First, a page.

Co-authored with Thaddeus Baklinski

ROME September 23, 2013 ( – Over 80,000 people gathered in the Slovakian town of Košice yesterday for the country’s first ever March for Life, a number that has astonished even the event’s organisers. “Such a number of people no one expected,” one eyewitness told local news services. 

So many came that the 2.5 kilometer route was too short to accommodate all the marchers, according to an on-the-spot account by Hlavné Správy, a local news service, and the crowd shut down most streets in the city’s core. Although the March was supposed to have started by 12:30 pm, by 3 pm most of the crowd “had not yet budged because of the huge mass of people who completely fill the street”. 

The March for Life was held on the same weekend as the Gay Pride demonstration in the capital, Bratislava, which reportedly attracted about 1000 participants.

Organizers of the March for Life said their aim was to mobilize the public to advise legislators that the “protection of life, and family consisting of a married man and woman as indispensable basis for the stability and development of life in Slovakia has public support.” 

While Slovakian pro-lifers have held pro-life demonstrations before, this event, organized by the Conference of Slovak Bishops (KBS) with the help of Fórum života (Forum for Life), was the first event organized on a national scale.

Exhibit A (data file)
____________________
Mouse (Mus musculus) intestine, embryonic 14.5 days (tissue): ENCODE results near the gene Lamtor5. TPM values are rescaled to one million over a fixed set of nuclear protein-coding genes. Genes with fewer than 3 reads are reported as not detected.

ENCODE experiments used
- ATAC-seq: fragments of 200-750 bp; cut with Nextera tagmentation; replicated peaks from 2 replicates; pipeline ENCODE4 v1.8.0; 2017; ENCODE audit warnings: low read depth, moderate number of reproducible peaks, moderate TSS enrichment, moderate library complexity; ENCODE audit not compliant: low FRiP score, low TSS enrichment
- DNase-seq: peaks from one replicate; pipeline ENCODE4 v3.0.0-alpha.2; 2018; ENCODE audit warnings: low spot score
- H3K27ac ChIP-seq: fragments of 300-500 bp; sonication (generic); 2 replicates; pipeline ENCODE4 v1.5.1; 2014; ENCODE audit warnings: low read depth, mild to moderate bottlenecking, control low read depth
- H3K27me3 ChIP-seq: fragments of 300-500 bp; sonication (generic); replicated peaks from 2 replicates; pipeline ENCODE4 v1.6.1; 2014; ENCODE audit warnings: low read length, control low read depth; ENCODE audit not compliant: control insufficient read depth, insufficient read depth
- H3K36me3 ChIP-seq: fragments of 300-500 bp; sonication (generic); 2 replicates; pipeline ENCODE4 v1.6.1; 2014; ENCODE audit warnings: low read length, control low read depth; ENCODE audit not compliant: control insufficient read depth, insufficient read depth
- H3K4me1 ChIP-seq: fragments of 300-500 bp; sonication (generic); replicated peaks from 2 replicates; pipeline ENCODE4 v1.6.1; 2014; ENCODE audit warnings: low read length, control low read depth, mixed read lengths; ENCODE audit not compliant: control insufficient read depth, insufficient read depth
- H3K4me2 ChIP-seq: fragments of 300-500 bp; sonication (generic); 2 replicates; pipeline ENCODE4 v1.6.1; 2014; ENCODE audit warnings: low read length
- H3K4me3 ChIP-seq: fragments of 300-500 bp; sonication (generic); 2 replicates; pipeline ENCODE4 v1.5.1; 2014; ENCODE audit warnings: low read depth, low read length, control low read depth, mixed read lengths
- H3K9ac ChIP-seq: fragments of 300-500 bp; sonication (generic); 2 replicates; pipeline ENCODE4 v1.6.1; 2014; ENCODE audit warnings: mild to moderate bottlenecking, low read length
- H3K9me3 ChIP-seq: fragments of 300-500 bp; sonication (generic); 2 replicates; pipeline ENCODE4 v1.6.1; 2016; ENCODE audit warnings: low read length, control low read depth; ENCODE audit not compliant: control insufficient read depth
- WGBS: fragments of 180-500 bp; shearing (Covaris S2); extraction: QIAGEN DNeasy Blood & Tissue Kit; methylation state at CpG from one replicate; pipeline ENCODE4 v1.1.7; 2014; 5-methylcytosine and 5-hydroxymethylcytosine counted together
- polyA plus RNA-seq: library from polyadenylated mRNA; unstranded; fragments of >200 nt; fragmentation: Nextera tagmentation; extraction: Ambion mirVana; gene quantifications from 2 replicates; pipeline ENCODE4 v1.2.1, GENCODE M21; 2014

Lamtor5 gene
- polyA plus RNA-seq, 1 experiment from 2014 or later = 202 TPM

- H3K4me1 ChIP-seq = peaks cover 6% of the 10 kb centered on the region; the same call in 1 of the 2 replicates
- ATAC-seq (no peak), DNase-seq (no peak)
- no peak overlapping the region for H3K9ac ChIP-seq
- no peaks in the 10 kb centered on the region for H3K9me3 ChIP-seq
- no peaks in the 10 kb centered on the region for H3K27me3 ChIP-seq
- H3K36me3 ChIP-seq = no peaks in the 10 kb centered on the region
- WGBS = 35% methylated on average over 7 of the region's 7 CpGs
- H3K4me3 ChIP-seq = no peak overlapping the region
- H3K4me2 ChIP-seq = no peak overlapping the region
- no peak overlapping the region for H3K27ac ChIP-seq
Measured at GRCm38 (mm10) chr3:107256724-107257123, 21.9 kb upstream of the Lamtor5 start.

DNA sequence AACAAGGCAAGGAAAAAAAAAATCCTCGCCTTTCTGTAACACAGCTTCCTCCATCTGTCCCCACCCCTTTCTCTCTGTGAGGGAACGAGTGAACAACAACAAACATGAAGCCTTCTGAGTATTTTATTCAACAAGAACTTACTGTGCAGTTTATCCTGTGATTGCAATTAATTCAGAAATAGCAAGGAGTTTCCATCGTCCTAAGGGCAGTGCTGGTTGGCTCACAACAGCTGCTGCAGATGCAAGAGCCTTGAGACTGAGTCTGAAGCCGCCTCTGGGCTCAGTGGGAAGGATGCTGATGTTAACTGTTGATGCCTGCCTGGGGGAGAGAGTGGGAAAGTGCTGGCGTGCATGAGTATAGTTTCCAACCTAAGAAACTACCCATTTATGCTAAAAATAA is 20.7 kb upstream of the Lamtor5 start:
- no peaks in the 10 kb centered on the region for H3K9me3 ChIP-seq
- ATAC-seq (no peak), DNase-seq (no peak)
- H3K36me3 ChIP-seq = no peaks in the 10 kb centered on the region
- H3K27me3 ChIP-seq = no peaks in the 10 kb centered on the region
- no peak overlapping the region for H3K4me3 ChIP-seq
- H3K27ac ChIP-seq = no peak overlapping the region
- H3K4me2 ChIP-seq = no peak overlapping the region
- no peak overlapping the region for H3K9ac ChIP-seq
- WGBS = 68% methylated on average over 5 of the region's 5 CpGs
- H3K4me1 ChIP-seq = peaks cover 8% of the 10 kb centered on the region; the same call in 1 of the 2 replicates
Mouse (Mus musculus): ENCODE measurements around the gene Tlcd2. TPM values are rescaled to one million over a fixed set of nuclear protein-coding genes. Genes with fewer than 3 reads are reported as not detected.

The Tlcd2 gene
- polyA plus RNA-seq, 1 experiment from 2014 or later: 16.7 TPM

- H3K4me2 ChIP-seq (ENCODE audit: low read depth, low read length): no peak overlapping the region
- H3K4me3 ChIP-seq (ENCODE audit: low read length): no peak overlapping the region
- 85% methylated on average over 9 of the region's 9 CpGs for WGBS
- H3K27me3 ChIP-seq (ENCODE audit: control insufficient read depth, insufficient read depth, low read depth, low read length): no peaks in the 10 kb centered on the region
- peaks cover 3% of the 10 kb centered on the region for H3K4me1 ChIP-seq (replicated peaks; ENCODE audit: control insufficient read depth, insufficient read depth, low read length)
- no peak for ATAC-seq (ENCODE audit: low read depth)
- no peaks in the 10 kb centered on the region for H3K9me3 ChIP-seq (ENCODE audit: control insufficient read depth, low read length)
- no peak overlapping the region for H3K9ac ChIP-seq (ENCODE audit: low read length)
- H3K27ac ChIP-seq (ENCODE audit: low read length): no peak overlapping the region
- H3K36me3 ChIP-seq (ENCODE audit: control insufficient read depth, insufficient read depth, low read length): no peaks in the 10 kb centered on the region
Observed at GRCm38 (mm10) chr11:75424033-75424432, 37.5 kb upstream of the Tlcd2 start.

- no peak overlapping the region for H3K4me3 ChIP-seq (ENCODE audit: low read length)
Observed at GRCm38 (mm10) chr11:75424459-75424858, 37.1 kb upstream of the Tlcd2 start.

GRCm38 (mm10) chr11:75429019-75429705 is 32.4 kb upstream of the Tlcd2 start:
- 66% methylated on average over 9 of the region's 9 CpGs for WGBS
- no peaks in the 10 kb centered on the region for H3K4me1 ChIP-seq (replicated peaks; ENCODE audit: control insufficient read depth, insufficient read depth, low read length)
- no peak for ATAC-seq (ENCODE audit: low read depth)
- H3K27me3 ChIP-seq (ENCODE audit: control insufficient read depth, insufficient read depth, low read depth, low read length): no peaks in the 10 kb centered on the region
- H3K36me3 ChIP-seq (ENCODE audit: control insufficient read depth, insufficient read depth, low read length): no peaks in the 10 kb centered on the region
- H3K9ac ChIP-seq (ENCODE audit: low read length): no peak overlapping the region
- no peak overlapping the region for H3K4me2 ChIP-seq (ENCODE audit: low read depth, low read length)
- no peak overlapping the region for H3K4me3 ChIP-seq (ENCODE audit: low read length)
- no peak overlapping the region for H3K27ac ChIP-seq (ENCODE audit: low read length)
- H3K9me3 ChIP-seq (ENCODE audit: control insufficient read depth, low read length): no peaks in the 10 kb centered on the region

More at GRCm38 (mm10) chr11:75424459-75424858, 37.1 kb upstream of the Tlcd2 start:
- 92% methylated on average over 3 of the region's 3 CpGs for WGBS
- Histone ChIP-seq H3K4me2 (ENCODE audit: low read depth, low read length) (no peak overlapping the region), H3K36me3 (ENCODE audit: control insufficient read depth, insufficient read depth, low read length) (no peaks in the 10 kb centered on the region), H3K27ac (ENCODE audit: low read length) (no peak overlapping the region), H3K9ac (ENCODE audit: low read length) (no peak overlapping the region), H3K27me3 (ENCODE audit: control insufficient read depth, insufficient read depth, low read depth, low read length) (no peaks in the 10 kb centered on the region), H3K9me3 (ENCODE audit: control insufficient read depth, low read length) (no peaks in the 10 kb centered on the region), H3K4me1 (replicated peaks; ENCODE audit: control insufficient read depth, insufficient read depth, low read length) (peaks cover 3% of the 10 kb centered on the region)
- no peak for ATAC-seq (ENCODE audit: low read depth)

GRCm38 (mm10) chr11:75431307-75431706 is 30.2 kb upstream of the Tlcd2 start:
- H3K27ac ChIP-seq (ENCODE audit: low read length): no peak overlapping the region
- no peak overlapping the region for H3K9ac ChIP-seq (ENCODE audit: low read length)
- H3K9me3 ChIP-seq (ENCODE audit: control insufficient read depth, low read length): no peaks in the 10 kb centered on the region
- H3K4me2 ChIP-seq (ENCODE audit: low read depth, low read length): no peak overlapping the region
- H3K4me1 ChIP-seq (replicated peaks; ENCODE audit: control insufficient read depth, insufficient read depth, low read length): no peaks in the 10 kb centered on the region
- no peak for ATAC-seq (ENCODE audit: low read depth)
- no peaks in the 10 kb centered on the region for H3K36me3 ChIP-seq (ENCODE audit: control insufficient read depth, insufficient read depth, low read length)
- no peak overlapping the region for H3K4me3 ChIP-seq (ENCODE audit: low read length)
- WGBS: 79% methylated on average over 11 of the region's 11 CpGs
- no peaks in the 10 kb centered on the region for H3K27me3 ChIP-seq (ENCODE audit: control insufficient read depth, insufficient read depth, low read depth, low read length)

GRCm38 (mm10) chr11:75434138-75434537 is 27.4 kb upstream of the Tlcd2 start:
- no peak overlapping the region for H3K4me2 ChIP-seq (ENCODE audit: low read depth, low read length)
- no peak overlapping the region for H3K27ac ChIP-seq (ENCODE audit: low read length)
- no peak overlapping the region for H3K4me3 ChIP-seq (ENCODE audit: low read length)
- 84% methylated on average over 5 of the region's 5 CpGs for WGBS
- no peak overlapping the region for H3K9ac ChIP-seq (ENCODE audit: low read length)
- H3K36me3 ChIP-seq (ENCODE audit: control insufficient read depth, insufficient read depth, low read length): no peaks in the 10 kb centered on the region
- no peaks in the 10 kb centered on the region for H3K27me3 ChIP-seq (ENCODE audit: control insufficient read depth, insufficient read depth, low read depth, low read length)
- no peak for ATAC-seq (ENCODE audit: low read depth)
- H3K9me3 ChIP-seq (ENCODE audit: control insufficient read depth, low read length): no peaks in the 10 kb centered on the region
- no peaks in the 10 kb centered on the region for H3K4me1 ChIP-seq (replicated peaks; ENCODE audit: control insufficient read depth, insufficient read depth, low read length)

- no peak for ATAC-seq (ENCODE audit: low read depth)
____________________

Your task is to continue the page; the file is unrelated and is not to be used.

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“The atmosphere in the city is electrifying from emotion; people have tears on their faces,” one observer wrote, adding that the number of children and people with disabilities was “astounding”. 

Flags and banners asked for protection for the family and protection of human beings from conception. 

One man, who identified himself as a homosexual who had come from out of town to attend, said, “I am for the family. I myself grew up in a family. And of course, I’m all for life…Attitude for life is an attitude for all the people. That we do not discriminate against anyone is first and foremost the issue with abortion.” 

The march was preceded by a Mass, celebrated by 16 Catholic bishops, and an evening vigil. Papal Nuncio Mario Giordana conveyed greetings from Pope Francis to the crowd, saying, “Pope Francis sends you a message: Never let anyone stop you from promoting the culture of life.” 

Miroslav Mikolášik, a member of the European Parliament who attended, told the news site Aleteia, “We were all shocked at the sheer magnitude of the March for Life.”

Organizers of the March had prepared for a massive demonstration, expecting about 50,000 participants. However, according to initial estimates, between 70,000 and 80,000 people actually attended. Participants came from Poland, Hungary, and the Czech Republic, the Slovak Spectator reported.  

The well-organized preparations included 700 volunteers and 50 paramedics with four ambulances.

According to a report by Hlavné Správy, March organizers used four kilometers of security tape, and had 100 information boards, 10,000 balloons and 100,000 leaflets along the march route. Parking was prepared for 500 buses and 5000 cars, while three special trains were dispatched to Košice from Bratislava and Zilina.

(See photos of the march here)